See here - http://stackoverflow.com/questions/498698/white-light-vs-bla...

29
ryanjodonnell 9 hours ago 0 replies      
I'm doing rails and use the same dark theme featured at railscasts by Ryan Bates: http://railscasts.com/about
30
whatgoodisaroad 8 hours ago 0 replies      
I thought everyone at Hacker News used green text on a black background...
31
warmfuzzykitten 6 hours ago 1 reply      
How odd that virtually all editors are doing it wrong. I don't believe that result for a second. 1600 replies, self-selecting.
25
The Bipolar Lisp Programmer (2007) lambdassociates.org
55 points by llambda  7 hours ago   13 comments top 8
1
tikhonj 4 hours ago 0 replies      
Hah, I can't help feeling that this describes me pretty well (not brilliant, maybe, but everything else :)). I should be worried about it, of course, but somehow I'm not--perhaps it's because I have limited ambition. Or maybe it's just the job market right now.

I used to really like Lisp. I still do, even. But now I've gotten caught up in Haskell which--despite being a completely different language to Lisp--is actually more of the same. If I replace Lisp with Haskell in the article, then it fits even more. Eerie, really.

Now that I'm relatively depressed about my future "on a soda fountain or doing yard work" I can go do something useful and enjoy my break.

2
Havoc 2 hours ago 0 replies      
Follow-up (sort of):

http://coding.derkeiler.com/Archive/Lisp/comp.lang.lisp/2006...

(Pulled from past submission comments. Credit goes to HN poster "ced" over here: http://news.ycombinator.com/item?id=20140 )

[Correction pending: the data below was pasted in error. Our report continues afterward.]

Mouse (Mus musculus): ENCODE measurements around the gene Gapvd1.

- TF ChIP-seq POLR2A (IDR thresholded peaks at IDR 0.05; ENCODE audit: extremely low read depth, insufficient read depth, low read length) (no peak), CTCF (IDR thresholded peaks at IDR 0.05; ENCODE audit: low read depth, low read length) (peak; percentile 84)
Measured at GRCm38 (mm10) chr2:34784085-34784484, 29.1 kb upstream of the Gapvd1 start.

4
loceng 6 hours ago 1 reply      
"Often this kind of student never makes it to the end. He flunks himself by dropping out. He ends on a soda fountain or doing yard work, but all the time reading and studying because a good mind is always hungry.

Now one of the things about Lisp, and I've seen it before, is that Lisp is a real magnet for this kind of mind. Once you understand that, and see that it is this kind of mind that has contributed a lot to the culture of Lisp, you begin to see why Lisp is, like many of its proponents, a brilliant failure. It shares the peculiar strengths and weaknesses of the brilliant bipolar mind (BBM).

Why is this? Well, its partly to do with vision. The 'vision thing' as George Bush Snr. once described it, is really one of the strengths of the BBM. He can see far; further than in fact his strength allows him to travel. He conceives of brilliant ambitious projects requiring great resources, and he embarks on them only to run out of steam. It's not that he's lazy; its just that his resources are insufficient."

5
Daishiman 4 hours ago 0 replies